“We had no choice, in a good way because it was really pushing us to have a good start to the season. We did have a good start in Champions League but we didn’t have such a great start in our league. It was difficult to chase two rabbits at the same time,” says Legendre.

“But this year there’s no Champions League, so we feel that it’s necessary that we have a good start in MLS and that’s why we prioritized the training camp despite the fact that, indeed, it is costing more because of the dollar. It has some impact throughout, but not to the point that it is making us not do the right thing.”

While prudence with the pocketbook is a sound business practise, it takes thousands of fans in seats and many times that number watching at home to bring up the bottom line and, as it has been stated more than a few times, Montreal loves a winner.

“I’m still looking for the city that doesn’t,” says Legendre. “They like winners, but mainly I think that they like to have hope all the time. I don’t think we need to win everything all the time, but we need to be able to win all the time.

“In 2014 we finished 10th and it was very difficult in terms of crowds. When you finish 10th, it hurts, you lose hope.” he recalls. “Last year we were in the race. We didn’t win the championship last year but we did well in Champions League and then we came back and did well in our league. We reached the playoffs and did pretty well in the playoffs.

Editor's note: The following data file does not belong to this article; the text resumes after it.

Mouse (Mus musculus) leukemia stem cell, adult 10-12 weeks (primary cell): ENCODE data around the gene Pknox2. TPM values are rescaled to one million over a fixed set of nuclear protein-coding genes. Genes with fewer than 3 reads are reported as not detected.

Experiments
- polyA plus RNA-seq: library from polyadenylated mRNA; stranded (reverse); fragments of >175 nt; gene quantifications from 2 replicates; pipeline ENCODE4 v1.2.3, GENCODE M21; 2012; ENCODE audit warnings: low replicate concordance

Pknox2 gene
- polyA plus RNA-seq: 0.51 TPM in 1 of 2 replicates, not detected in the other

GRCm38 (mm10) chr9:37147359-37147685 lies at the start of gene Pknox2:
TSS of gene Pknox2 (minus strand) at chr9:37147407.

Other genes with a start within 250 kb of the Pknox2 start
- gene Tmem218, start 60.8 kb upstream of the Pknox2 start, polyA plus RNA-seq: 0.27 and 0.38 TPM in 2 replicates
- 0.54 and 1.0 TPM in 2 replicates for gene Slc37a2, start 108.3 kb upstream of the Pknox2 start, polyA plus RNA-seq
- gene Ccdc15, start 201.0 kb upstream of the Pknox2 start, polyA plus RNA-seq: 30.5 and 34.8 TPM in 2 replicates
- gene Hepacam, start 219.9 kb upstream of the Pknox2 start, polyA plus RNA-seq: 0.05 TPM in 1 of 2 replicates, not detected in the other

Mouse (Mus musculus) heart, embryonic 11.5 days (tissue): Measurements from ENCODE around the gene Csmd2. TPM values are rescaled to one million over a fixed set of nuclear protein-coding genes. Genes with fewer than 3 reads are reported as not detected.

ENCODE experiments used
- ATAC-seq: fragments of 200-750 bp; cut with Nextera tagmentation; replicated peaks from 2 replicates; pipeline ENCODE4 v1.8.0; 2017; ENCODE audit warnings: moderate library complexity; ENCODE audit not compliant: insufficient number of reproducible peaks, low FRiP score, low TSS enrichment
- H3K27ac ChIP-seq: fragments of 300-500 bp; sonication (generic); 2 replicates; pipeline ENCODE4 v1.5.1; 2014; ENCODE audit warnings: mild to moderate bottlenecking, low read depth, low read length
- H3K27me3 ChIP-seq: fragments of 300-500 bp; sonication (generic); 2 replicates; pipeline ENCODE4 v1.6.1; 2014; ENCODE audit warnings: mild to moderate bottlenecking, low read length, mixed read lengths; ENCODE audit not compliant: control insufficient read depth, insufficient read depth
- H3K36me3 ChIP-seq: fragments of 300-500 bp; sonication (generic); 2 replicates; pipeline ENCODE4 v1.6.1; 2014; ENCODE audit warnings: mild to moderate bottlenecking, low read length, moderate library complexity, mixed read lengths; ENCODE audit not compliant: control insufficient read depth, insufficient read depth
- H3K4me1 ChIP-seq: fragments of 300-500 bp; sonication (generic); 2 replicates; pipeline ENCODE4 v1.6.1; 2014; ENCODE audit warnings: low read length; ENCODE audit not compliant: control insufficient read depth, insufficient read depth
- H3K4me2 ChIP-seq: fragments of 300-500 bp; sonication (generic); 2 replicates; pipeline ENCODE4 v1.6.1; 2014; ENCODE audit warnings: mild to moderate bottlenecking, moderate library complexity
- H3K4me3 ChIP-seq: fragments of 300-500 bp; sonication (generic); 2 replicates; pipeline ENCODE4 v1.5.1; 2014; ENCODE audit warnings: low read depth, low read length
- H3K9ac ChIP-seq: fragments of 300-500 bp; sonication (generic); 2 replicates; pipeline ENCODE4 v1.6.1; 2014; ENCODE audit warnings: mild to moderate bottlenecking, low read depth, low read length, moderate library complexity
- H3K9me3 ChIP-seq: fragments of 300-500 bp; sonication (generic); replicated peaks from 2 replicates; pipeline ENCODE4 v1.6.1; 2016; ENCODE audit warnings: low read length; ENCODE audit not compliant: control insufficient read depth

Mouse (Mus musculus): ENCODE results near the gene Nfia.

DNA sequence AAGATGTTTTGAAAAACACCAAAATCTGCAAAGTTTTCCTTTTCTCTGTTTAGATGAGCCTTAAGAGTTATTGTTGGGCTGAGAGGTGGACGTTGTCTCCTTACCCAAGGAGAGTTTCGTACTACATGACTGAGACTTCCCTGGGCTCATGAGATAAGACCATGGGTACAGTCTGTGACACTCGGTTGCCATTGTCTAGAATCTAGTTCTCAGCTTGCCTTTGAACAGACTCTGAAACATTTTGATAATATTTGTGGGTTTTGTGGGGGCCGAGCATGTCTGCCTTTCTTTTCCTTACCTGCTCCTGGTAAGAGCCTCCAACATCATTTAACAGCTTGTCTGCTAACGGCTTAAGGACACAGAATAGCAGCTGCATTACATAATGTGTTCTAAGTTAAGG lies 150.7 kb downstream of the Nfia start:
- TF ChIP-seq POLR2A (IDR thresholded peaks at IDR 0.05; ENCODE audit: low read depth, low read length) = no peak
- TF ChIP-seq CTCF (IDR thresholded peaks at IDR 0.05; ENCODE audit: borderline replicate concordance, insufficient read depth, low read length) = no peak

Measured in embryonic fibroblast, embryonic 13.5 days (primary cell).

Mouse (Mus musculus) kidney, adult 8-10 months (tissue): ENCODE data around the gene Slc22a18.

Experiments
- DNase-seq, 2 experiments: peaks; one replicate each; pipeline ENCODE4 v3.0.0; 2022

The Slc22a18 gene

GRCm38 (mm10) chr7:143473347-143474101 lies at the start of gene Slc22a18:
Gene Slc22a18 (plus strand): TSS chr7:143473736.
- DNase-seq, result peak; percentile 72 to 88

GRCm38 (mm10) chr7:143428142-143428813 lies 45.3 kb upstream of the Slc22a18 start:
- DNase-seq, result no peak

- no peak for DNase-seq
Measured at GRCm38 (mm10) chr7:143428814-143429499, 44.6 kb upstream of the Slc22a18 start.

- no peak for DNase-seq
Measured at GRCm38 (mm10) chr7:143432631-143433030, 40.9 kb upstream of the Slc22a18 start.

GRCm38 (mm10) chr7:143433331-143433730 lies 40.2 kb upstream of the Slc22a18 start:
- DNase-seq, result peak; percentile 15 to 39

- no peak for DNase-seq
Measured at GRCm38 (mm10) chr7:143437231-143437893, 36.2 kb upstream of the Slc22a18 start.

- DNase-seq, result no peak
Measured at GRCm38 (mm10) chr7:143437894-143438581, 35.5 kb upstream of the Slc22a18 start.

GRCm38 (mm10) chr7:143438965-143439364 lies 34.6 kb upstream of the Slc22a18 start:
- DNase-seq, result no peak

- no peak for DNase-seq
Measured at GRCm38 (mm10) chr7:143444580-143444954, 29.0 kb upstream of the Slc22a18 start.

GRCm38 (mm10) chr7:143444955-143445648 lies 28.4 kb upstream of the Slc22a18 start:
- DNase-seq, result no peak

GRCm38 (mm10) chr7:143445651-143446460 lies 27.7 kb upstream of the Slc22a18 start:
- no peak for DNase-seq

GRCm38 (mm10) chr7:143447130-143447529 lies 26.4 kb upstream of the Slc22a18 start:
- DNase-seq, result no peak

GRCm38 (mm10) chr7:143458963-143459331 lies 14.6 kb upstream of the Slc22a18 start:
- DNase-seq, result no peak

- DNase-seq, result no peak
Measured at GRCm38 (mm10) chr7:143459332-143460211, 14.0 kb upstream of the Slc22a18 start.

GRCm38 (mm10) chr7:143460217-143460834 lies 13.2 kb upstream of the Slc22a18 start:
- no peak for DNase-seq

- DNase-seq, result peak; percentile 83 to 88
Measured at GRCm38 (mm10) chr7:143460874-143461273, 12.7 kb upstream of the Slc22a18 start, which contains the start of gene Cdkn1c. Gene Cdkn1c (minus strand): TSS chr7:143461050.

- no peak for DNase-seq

“Our fans want to have hope all the time so we need to be competitive. We have to shoot for the playoffs every year and they need to feel that we’re taking the means to do so.

The Impact, owned in large part by Joey Saputo and other family members, also has the labour-sponsored Fonds de Solidarité as a minor shareholder. If making money on the team was a prime objective, all involved would probably be disappointed in their investment, but the Montreal Impact’s bottom line is apparently not found in a ledger.

“So far it has not been profitable, so the deficit carries over from year to year but Joey Saputo, our president, has always said that he and his partners are building something. We know that we still have a soccer culture to develop,” says Legendre.

And things are looking up, according to Legendre.

“[Last season] was encouraging. The crowds were much better. Season ticket renewals were at 91 per cent going into 2016 while it was only 61 per cent going into 2015 — and we added more than 2,500 new season tickets and it’s still two months away from opening day so it’s promising for 2016.

“We know that we need to continue to develop the fan base. Of course when you have crowds you have sponsorships as well and you have TV. It’s one chain and they’re all linked together.”

It sounds simple enough.

“You do well on the pitch and people like the team. They like the ambience and they buy tickets. Then you get good coverage. Then you get more sponsors and fans buy merchandise, they buy food and drinks and things go well for everybody.”